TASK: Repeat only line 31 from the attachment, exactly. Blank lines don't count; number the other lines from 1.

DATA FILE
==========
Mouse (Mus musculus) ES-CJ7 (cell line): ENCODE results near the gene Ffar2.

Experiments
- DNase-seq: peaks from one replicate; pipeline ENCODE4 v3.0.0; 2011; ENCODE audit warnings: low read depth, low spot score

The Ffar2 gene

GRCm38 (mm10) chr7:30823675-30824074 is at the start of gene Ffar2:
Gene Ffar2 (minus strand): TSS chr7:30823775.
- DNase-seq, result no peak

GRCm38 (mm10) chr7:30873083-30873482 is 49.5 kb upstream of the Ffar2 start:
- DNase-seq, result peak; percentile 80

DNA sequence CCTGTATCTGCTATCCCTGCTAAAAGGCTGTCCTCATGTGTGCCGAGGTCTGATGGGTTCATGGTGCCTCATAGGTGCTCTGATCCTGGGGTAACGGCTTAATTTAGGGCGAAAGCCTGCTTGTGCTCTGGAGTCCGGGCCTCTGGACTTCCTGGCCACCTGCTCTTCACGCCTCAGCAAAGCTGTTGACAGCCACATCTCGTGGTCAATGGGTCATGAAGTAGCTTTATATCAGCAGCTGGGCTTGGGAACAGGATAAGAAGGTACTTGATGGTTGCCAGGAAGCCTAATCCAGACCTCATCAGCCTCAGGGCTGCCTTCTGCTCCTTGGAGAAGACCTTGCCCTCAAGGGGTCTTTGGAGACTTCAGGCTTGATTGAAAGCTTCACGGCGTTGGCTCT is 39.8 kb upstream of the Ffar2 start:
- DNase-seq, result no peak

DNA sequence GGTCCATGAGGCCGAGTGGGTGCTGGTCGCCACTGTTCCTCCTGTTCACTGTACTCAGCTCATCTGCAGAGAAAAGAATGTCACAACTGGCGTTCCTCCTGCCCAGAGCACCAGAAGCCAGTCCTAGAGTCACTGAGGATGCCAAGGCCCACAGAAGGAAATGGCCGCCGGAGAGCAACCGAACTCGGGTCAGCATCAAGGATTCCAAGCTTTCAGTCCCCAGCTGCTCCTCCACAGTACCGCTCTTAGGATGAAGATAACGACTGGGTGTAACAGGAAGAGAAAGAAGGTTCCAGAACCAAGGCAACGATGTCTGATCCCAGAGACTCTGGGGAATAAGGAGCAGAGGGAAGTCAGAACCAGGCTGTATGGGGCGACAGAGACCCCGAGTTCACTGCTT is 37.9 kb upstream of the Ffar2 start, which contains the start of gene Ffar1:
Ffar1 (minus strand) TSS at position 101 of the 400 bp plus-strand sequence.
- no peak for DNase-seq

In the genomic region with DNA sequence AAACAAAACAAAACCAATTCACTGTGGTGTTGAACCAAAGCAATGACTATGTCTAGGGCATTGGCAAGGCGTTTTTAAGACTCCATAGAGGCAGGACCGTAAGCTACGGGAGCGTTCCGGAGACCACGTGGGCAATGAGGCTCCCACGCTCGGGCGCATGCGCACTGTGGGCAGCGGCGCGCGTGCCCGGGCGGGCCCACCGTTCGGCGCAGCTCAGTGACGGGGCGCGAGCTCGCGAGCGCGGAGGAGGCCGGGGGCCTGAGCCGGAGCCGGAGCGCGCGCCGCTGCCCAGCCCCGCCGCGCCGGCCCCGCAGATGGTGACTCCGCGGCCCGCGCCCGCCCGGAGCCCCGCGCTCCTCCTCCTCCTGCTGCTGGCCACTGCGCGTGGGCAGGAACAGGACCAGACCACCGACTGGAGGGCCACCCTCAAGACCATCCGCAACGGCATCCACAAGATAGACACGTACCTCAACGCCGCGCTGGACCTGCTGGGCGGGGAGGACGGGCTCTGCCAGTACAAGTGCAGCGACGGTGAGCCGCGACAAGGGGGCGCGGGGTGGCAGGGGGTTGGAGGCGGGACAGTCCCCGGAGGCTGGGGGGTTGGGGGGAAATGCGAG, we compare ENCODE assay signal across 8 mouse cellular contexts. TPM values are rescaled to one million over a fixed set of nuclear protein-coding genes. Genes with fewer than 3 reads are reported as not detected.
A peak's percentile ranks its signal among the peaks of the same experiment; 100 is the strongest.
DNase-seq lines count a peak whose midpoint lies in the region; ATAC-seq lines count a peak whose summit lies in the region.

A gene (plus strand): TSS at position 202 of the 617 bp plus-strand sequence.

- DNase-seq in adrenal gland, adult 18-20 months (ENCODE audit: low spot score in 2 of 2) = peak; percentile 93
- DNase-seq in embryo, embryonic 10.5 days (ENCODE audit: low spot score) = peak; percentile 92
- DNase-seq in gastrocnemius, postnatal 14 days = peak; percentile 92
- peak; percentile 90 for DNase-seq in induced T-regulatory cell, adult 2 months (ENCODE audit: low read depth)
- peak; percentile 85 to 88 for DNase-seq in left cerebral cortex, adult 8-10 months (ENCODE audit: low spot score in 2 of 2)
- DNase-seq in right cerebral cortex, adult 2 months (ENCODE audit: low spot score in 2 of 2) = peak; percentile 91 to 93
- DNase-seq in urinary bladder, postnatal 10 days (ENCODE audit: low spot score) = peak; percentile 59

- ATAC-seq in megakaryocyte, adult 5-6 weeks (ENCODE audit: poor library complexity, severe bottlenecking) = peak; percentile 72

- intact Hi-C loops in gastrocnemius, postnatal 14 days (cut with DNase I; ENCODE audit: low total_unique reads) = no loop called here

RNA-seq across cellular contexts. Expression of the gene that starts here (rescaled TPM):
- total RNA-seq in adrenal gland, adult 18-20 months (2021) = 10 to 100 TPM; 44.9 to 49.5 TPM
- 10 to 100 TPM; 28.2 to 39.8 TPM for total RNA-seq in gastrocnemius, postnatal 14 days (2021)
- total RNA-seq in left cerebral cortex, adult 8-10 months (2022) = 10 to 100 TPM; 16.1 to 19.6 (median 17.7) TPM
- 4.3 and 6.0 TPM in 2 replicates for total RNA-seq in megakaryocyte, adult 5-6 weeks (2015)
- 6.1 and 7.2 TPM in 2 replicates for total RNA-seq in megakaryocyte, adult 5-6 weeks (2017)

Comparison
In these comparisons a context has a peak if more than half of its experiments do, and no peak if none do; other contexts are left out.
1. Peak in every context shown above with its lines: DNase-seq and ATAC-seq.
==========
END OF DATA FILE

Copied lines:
- total RNA-seq in left cerebral cortex, adult 8-10 months (2022) = 10 to 100 TPM; 16.1 to 19.6 (median 17.7) TPM